Microbial community response of nitrifying sequencing batch reactors to silver, zero-valent iron, titanium dioxide and cerium dioxide nanomaterials
|Title||Microbial community response of nitrifying sequencing batch reactors to silver, zero-valent iron, titanium dioxide and cerium dioxide nanomaterials|
|Publication Type||Journal Article|
|Year of Publication||2015|
|Authors||Ma, Y, Metch, JW, Vejerano, EP, Miller, IJ, Leon, EC, Marr, LC, Vikesland, PJ, Pruden, A|
|Pagination||87 - 97|
As nanomaterials in consumer products increasingly enter wastewater treatment plants, there is concern that they may have adverse effects on biological wastewater treatment. Effects of silver (nanoAg), zero-valent iron (NZVI), titanium dioxide (nanoTiO2) and cerium dioxide (nanoCeO2) nanomaterials on nitrification and microbial community structure were examined in duplicate lab-scale nitrifying sequencing batch reactors (SBRs) relative to control SBRs that received no nanomaterials or ionic/bulk analogs. Nitrification function was not measurably inhibited in the SBRs by any of the materials as dosing was initiated at 0.1 mg/L and sequentially increased every 14 days to 1, 10, and 20 mg/L. However, SBRs rapidly lost nitrification function when the Ag+ experiment was repeated at a continuous high load of 20 mg/L. Shifts in microbial community structure and decreased microbial diversity were associated with both sequential and high loading of nanoAg and Ag+, with more pronounced effects for Ag+. Bacteroidetes became more dominant in SBRs dosed with Ag+, while Proteobacteria became more dominant in SBRs dosed with nanoAg. The two forms of silver also had distinct effects on specific bacterial genera. A decrease in nitrification gene markers (amoA) was observed in SBRs dosed with nanoAg and Ag+. In contrast, impacts of NZVI, nanoTiO2, nanoCeO2 and their analogs on microbial community structure and nitrification gene markers were limited. TEM-EDS analysis indicated that a large portion of nanoAg remained dispersed in the activated sludge and formed Ag–S complexes, while NZVI, nanoTiO2 and nanoCeO2 were mostly aggregated and chemically unmodified. Overall, this study suggests a high threshold of the four nanomaterials in terms of exerting adverse effects on nitrification function. However, distinct microbial community responses to nanoAg indicate potential long-term effects.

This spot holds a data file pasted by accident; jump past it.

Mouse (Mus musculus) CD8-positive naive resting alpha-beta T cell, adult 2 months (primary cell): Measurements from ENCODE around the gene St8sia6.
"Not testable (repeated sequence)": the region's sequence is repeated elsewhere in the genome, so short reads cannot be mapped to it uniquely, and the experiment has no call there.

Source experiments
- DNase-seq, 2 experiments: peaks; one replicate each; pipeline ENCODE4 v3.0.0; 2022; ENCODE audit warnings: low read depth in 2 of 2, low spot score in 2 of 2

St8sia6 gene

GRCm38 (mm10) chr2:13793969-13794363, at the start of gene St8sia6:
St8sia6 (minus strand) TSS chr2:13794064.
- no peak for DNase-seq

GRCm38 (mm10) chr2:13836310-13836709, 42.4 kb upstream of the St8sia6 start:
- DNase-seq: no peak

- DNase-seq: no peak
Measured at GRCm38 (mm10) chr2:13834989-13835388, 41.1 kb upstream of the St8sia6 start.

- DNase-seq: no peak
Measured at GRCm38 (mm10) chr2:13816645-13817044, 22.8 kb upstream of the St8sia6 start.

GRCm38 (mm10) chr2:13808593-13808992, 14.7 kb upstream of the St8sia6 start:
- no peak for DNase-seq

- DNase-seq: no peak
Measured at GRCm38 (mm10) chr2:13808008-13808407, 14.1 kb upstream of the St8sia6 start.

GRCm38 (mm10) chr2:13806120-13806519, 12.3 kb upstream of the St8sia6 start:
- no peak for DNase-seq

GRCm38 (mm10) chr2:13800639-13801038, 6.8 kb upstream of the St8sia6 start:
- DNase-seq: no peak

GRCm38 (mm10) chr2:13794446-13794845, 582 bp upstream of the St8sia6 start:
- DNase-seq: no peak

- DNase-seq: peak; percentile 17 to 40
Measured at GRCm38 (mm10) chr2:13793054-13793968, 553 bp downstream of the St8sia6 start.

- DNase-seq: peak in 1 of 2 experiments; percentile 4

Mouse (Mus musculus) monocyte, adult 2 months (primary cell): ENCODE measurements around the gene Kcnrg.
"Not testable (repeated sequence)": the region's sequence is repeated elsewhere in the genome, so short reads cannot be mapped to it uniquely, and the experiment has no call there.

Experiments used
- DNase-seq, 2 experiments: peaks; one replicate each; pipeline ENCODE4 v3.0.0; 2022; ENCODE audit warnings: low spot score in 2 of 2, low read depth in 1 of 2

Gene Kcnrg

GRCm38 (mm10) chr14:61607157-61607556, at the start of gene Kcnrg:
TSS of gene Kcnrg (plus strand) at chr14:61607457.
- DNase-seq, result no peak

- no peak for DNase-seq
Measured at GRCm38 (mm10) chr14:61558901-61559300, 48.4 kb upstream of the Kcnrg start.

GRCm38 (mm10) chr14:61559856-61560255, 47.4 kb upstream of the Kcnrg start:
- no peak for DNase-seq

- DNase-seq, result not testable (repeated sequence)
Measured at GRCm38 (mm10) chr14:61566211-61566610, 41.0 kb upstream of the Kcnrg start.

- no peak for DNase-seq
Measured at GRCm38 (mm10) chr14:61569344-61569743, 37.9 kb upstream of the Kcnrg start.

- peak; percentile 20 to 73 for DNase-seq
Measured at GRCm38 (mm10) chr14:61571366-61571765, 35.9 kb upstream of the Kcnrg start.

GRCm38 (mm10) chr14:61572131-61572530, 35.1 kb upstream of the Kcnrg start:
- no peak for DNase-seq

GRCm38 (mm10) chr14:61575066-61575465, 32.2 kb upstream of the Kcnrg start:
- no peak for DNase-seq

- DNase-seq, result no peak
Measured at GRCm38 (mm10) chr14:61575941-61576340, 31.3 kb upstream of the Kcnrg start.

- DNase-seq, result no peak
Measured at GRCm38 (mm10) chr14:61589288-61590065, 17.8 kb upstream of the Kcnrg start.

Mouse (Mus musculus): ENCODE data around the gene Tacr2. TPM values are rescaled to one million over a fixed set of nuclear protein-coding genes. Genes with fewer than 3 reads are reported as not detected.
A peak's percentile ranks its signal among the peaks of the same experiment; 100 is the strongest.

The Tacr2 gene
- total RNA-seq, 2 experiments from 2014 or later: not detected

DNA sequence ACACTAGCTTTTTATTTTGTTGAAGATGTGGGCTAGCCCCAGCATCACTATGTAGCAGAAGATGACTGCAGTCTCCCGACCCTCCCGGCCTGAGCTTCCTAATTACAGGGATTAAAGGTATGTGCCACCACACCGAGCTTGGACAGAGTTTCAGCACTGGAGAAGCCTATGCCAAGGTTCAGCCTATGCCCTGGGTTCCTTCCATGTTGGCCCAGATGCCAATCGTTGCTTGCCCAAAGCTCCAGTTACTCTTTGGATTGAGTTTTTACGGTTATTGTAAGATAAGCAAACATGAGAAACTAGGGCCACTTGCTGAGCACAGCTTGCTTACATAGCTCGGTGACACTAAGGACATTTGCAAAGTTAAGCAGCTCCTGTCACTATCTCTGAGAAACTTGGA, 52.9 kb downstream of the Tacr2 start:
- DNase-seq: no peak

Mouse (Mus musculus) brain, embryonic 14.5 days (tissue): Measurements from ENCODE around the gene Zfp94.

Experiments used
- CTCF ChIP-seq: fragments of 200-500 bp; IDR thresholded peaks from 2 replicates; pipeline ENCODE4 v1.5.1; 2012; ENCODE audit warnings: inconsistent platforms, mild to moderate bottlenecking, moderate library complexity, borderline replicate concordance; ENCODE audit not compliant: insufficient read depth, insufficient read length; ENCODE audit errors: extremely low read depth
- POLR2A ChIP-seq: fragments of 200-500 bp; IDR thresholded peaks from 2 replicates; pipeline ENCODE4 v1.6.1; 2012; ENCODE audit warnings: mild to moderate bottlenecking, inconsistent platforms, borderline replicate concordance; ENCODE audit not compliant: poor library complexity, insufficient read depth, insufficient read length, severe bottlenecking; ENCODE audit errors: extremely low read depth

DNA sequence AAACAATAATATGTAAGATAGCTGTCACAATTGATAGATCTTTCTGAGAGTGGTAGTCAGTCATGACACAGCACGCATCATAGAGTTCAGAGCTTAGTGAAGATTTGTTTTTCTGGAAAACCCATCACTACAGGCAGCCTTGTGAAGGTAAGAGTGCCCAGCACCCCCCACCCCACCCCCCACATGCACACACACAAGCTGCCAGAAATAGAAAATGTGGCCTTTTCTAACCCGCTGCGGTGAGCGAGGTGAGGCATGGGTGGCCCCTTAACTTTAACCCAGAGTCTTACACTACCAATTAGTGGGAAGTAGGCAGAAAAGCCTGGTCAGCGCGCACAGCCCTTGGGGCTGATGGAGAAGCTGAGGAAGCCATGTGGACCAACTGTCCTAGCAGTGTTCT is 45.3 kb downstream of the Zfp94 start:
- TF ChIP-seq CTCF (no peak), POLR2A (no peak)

|Short Title||Water Research|